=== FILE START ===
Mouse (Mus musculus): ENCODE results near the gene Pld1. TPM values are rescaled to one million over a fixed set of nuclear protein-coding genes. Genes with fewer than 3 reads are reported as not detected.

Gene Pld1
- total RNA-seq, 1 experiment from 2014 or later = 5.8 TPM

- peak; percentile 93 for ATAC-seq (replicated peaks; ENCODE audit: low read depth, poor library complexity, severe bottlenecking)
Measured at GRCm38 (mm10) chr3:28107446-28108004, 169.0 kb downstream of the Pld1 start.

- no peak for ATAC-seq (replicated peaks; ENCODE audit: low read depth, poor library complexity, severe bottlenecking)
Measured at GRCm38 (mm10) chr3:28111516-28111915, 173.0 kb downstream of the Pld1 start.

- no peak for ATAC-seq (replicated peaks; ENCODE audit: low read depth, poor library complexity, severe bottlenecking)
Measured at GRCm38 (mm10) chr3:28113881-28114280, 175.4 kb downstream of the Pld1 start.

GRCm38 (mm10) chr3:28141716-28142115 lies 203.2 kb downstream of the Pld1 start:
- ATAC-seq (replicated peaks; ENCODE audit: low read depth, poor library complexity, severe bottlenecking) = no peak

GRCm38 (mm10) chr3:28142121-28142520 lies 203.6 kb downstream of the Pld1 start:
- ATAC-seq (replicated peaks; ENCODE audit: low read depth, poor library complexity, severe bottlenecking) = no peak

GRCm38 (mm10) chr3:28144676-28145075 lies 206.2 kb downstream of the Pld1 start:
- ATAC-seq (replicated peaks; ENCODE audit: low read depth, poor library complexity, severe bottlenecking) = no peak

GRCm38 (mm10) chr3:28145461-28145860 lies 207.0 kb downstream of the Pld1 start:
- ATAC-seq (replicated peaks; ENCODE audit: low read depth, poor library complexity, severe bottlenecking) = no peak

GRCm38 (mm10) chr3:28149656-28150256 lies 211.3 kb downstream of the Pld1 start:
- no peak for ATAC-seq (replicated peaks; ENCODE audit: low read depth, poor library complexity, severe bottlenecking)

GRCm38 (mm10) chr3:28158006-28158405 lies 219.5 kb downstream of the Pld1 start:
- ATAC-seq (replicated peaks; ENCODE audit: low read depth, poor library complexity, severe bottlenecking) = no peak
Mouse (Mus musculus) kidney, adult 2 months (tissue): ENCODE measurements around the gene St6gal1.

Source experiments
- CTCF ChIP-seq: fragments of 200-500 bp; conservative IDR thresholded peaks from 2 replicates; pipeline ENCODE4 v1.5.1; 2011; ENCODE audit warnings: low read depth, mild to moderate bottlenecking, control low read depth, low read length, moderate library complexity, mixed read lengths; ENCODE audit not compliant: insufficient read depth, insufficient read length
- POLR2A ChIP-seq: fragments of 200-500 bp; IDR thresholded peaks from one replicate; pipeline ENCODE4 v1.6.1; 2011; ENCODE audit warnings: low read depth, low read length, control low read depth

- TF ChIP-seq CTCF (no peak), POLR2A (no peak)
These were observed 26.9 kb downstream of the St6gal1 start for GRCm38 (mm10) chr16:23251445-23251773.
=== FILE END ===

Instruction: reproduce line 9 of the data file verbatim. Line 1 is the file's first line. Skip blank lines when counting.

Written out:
Measured at GRCm38 (mm10) chr3:28113881-28114280, 175.4 kb downstream of the Pld1 start.